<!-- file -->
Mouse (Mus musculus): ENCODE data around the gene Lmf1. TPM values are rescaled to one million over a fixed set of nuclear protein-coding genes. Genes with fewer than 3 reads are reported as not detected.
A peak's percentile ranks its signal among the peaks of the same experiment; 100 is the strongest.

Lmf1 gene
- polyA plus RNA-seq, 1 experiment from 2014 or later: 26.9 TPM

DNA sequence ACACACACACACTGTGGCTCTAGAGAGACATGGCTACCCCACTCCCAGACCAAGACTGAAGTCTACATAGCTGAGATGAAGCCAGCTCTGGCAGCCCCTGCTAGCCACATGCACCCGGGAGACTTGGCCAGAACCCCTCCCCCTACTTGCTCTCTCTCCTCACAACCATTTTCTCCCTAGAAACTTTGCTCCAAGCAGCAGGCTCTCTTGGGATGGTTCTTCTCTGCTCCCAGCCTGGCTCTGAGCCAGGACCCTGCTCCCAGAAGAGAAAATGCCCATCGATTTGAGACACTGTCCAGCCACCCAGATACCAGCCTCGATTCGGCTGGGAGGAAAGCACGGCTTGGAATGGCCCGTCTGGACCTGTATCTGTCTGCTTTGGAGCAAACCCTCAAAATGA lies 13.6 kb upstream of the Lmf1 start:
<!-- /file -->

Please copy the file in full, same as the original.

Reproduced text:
Mouse (Mus musculus): ENCODE data around the gene Lmf1. TPM values are rescaled to one million over a fixed set of nuclear protein-coding genes. Genes with fewer than 3 reads are reported as not detected.
A peak's percentile ranks its signal among the peaks of the same experiment; 100 is the strongest.

Lmf1 gene
- polyA plus RNA-seq, 1 experiment from 2014 or later: 26.9 TPM

DNA sequence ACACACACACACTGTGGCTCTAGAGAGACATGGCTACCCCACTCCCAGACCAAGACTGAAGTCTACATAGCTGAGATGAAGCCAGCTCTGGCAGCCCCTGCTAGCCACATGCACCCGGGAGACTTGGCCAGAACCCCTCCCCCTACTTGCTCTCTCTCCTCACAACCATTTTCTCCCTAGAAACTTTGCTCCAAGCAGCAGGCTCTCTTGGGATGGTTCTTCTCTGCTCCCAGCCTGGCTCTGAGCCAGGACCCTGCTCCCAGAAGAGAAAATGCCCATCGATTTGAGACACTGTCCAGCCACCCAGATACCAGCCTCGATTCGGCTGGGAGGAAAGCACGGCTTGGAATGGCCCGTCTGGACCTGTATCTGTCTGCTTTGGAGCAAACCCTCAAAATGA lies 13.6 kb upstream of the Lmf1 start: